Israeli Prime Minister Benjamin Netanyahu's major offensive on the Gaza Strip — his first as premier — could boost his political standing, but it could also backfire with January elections looming.
Netanyahu, who first served as premier between 1996-1999 and won a second term in 2009, has carefully nourished his image as a bellicose leader, in the belief that tough talk and a projection of "strength" prevents wars.
That has been particularly evident in his approach to Iran, which Israel accuses of seeking to develop a nuclear weapon — a charge Tehran denies.
The US-educated Netanyahu, who during his military career served in the Sayeret Matkal special operations unit, is a loner with few close friends in the political establishment.
His defence minister, Ehud Barak, was a commander in the same unit.
The Gaza offensive began on Wednesday when an Israeli air strike killed top Hamas commander Ahmed Jaabari, sparking a rolling series of air raids Netanyahu called "a clear message to Hamas and other terrorist organisations".
And 24 hours later, with no end in sight, he warned that Israel was ready to "significantly expand" its campaign against Palestinian militants in Gaza.
"Jaabari is Netanyahu's Osama bin Laden," wrote Amir Oren in the left-leaning Haaretz newspaper. "It is living — that is, dead — proof of his success in hunting down a senior terror organisation leader."
Netanyahu boasted in a speech to parliament last month: "During my term in office we did not engage in any unnecessary wars.
"In the seven years that I served there was no war and the level of terror went down. There was no war because we broadcast strength."
These remarks were aimed at his predecessor Ehud Olmert, who in 2006 launched a 34-day war against the Shiite Hezbollah militia which left more than 1200 dead in Lebanon and 160 in Israel.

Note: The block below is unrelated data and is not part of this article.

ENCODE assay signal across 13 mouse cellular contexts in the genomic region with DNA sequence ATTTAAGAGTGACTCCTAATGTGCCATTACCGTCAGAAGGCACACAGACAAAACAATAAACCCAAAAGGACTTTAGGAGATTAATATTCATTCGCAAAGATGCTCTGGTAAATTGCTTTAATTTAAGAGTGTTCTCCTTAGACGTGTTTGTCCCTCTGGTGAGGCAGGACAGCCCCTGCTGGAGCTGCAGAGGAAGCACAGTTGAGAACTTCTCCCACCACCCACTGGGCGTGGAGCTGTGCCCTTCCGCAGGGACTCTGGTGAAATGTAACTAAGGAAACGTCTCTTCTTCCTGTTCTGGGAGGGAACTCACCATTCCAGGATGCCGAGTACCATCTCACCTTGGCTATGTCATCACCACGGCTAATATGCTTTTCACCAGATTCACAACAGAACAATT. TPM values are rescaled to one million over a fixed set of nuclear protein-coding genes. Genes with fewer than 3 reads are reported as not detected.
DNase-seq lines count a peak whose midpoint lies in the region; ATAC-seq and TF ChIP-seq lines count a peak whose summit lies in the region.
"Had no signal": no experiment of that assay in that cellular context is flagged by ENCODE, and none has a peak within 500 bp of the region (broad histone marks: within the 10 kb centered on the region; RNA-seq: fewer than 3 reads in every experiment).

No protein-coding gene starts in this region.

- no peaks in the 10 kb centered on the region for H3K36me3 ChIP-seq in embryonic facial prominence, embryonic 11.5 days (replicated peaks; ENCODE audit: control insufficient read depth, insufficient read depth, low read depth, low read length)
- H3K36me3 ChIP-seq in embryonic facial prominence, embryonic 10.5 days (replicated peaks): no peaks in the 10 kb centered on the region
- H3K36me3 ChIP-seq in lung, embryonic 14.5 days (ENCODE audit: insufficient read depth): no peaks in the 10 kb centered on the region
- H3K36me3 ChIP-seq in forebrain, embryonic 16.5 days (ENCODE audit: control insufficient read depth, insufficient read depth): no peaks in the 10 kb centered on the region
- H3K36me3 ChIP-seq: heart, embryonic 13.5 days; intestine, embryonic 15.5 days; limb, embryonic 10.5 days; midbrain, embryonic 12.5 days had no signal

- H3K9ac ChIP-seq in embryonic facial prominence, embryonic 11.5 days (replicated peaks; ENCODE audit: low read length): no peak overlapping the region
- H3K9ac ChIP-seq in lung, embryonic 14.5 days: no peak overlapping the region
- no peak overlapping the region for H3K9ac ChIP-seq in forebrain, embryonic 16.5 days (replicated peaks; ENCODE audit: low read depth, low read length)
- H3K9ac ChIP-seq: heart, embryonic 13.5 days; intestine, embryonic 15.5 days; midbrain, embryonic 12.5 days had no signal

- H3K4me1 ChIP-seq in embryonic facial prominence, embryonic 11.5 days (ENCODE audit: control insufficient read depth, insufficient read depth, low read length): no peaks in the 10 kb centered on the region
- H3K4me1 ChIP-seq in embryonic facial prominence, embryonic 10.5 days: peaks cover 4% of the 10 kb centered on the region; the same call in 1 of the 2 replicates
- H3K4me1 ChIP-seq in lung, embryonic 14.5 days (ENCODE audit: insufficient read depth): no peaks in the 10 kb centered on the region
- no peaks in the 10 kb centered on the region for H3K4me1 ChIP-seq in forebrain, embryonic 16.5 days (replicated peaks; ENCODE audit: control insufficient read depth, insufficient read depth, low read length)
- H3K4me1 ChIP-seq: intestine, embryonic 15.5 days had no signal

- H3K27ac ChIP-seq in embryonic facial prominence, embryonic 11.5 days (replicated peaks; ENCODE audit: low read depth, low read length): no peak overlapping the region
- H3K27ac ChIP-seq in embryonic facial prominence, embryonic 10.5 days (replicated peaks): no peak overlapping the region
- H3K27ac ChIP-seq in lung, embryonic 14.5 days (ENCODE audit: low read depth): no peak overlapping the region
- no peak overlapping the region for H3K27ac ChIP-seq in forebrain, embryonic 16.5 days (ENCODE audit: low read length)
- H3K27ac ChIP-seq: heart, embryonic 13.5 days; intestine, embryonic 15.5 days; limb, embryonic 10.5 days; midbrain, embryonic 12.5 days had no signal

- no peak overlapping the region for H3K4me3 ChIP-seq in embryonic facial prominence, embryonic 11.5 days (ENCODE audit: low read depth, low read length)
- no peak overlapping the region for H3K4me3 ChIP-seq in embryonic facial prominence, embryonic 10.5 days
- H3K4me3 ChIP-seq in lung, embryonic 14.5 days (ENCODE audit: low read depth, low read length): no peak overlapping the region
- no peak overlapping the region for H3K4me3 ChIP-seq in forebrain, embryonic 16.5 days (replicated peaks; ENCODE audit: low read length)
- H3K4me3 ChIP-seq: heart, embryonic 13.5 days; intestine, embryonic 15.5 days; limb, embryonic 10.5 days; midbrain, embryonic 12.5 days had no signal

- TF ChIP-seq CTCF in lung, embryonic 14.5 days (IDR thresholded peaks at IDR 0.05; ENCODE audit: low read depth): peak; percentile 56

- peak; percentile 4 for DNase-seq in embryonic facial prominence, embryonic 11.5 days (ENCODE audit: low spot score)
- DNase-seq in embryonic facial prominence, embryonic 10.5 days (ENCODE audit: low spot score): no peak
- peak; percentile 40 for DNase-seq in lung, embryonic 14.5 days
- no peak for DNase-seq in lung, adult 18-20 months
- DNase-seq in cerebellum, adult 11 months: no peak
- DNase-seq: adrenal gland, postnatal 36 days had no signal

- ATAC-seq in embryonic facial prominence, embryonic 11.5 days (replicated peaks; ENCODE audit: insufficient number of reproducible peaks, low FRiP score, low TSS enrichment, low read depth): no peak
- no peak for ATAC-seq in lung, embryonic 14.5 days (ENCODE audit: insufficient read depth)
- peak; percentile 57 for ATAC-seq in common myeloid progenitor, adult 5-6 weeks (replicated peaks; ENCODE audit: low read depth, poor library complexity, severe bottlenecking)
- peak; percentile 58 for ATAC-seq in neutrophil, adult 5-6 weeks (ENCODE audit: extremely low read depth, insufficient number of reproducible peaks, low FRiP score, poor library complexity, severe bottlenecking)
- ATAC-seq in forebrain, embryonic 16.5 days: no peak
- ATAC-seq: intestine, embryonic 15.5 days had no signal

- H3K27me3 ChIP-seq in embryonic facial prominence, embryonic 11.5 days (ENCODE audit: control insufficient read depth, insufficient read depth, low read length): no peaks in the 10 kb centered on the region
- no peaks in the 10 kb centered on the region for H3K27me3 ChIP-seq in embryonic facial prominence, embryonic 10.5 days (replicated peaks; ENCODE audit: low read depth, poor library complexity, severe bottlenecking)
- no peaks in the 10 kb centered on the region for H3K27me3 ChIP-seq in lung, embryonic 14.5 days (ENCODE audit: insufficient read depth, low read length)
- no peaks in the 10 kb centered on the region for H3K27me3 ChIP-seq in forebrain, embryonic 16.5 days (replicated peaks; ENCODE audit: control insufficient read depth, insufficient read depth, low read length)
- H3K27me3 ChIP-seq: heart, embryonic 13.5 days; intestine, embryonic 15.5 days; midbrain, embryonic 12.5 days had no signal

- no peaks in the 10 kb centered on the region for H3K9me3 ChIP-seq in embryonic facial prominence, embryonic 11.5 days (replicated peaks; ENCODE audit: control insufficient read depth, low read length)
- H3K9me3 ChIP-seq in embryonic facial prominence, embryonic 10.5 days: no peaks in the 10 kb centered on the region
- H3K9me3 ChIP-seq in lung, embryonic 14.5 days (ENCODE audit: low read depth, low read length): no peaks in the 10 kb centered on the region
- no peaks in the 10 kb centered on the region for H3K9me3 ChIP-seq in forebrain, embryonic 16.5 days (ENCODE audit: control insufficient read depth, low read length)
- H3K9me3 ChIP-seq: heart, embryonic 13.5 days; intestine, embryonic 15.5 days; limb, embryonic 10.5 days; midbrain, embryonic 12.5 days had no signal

And in late December 2008, just six weeks shy of general elections, Olmert launched a 22-day operation in Gaza to stamp out persistent rocket fire, which claimed the lives of 1400 Palestinians and 13 Israelis.
Olmert, who retired in a corruption scandal which has largely been cleared up, has been mulling a return to political life in a move which could weaken Netanyahu.
But with the start of "Operation Pillar of Defence," Olmert said he was postponing his decision.
For Gaza analyst Mukhaimer Abu Saada, the latest Gaza operation is a sure-fire way for Netanyahu to clinch electoral success.
"Netanyahu is basically trying to win the next elections in Israel and now he has a big ticket in his hand," he told AFP.
Polls published last Friday showed that an electoral pact between the parties of Netanyahu and Foreign Minister Avigdor Lieberman, designed to strengthen both in January's election, could have the opposite effect.
A survey by Smith Research for the Jerusalem Post indicated that if the election were held now, Netanyahu's Likud and Lieberman's Yisrael Beitenu would win a combined 37 seats in the 120-member parliament, compared with a current 42.
So far, the Gaza campaign has been one of carefully targeted air strikes which have killed 16 Palestinians, seven of them Hamas militants.
But with Gaza rockets killing three Israelis on Thursday and another hitting the sea south of Tel Aviv, it looked increasingly unlikely that the operation would remain an air campaign.
Should it include a ground incursion, this would probably mean more Israeli casualties, definitely affecting Netanyahu's standing in the 22 January election.
"Netanyahu and Barak can mark a big victory right now, not only a security victory, but also an electoral one," wrote Shalom Yerushalmi in Maariv.
"We mustn't think for a moment that the escalation in the south was deliberate, but we may assume that Netanyahu and Barak couldn't have dreamt of a better military-security campaign.
"One can only hope that this journey, which began in a focused and responsible manner, won't boil over to dangerous avenues because of the elections, because then even the leaders will pay a dear price."